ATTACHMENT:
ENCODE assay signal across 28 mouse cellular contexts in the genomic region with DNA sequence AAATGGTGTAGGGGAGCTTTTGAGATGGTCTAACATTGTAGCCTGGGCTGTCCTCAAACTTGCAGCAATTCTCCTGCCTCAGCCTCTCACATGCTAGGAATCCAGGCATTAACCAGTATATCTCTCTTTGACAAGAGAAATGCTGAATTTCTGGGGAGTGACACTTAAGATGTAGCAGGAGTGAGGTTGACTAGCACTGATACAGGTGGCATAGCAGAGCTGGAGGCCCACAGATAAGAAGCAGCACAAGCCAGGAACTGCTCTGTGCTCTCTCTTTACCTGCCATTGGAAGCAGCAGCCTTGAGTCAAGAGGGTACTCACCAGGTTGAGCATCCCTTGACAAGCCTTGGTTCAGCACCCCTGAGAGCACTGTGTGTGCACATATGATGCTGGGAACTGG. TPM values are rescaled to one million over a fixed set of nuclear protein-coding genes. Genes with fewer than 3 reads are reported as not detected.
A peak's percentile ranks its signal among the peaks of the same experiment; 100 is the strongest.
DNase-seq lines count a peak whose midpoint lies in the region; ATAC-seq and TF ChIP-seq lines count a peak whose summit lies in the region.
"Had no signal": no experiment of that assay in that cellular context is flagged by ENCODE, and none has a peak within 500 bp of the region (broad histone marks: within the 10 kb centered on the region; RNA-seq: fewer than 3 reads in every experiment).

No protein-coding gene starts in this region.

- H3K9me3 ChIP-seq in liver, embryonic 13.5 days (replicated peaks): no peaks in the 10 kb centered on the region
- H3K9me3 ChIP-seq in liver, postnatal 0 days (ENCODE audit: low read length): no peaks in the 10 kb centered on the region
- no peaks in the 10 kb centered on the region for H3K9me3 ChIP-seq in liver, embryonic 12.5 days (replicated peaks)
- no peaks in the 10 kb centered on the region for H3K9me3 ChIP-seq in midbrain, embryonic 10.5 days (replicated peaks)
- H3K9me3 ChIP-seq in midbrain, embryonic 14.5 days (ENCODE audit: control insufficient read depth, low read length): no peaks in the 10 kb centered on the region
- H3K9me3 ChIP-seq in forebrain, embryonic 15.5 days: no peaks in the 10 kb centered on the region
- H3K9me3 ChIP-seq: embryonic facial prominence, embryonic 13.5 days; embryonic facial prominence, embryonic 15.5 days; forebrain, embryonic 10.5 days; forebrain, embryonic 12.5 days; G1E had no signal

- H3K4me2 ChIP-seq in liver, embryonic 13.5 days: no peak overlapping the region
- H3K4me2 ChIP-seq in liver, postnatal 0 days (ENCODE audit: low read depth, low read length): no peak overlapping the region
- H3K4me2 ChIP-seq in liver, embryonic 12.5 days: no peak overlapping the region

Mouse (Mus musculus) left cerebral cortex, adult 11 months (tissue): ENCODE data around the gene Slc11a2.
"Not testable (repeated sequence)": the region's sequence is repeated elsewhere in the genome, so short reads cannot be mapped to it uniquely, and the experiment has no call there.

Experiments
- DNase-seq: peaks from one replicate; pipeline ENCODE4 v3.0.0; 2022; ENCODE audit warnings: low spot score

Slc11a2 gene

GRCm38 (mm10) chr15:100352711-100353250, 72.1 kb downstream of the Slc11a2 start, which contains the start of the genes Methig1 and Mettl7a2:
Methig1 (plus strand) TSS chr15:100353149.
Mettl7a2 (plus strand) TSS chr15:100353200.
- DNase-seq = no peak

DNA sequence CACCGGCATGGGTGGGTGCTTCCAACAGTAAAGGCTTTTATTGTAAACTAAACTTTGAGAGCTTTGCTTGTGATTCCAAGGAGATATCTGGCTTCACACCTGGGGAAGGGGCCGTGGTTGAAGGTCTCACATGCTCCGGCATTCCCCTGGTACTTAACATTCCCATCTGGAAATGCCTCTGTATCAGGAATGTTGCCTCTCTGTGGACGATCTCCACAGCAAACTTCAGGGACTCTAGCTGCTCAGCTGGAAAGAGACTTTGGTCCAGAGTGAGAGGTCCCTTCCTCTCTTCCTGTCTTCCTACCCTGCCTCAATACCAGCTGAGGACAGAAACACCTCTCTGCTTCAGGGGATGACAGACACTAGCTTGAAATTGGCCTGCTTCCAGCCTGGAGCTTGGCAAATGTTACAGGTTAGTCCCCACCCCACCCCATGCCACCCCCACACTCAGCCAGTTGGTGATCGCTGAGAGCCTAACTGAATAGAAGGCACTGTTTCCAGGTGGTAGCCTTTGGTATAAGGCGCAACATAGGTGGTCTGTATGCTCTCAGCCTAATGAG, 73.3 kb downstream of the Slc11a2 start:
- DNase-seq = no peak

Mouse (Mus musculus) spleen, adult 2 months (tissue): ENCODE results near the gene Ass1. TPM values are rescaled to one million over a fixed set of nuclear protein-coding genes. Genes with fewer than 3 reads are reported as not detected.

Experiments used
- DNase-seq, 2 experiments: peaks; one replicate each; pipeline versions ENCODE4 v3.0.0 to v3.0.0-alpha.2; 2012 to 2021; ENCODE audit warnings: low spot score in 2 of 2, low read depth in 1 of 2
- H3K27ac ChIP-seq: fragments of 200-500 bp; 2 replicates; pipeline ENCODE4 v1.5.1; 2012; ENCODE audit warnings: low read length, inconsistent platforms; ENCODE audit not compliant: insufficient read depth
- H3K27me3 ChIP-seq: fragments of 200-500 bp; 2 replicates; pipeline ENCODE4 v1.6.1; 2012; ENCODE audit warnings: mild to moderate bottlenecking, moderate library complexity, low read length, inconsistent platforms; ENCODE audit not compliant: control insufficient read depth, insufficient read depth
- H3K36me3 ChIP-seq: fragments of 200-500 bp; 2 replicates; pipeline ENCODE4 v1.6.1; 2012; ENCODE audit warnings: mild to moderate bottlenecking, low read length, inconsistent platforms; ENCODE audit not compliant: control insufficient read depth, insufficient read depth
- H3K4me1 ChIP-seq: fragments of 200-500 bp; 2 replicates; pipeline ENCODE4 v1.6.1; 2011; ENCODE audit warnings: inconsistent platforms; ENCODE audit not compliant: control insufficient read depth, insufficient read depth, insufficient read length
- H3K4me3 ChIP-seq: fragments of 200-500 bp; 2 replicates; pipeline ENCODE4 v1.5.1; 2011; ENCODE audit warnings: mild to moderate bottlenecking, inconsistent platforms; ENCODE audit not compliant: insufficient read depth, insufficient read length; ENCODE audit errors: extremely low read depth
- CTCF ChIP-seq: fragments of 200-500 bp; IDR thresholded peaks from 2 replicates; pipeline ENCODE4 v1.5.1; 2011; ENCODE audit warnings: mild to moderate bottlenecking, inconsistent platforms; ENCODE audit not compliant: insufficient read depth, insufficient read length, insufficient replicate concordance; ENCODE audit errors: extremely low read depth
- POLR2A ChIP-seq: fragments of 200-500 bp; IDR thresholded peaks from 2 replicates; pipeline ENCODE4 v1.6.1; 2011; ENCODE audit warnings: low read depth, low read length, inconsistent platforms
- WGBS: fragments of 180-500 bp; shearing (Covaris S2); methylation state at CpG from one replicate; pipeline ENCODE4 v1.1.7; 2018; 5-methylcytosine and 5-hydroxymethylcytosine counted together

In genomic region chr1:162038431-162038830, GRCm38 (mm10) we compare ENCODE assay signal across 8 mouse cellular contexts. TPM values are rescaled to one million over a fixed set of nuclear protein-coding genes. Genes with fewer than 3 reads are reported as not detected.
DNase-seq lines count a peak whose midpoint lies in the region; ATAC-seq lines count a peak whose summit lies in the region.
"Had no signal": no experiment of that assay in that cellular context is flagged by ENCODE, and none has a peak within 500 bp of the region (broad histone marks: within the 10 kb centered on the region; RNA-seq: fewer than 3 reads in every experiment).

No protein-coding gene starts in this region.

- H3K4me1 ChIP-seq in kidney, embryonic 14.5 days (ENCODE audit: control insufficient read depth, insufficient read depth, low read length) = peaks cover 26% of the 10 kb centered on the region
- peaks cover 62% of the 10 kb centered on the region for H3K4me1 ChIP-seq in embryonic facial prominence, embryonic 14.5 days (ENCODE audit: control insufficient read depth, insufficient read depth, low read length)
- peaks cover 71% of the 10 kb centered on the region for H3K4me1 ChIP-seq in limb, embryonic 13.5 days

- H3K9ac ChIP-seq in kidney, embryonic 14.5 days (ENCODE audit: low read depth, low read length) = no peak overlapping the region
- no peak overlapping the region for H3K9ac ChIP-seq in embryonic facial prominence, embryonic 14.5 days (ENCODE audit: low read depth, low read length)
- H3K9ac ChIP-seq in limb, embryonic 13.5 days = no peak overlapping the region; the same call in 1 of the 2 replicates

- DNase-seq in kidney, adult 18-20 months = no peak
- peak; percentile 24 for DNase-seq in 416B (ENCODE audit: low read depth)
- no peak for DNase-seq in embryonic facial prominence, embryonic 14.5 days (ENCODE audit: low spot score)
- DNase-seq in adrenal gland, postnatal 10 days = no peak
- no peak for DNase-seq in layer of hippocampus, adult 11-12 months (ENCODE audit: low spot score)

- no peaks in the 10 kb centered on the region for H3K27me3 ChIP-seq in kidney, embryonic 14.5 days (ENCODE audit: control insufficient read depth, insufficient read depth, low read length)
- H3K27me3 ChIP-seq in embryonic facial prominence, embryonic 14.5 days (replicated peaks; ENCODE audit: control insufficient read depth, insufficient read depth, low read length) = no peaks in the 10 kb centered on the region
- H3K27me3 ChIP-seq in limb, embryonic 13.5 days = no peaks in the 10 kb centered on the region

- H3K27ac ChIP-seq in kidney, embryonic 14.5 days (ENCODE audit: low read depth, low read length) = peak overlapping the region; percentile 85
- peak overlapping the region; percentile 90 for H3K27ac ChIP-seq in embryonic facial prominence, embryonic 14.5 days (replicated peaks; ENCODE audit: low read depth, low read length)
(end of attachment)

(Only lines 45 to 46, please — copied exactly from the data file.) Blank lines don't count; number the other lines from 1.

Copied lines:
- H3K9ac ChIP-seq in kidney, embryonic 14.5 days (ENCODE audit: low read depth, low read length) = no peak overlapping the region
- no peak overlapping the region for H3K9ac ChIP-seq in embryonic facial prominence, embryonic 14.5 days (ENCODE audit: low read depth, low read length)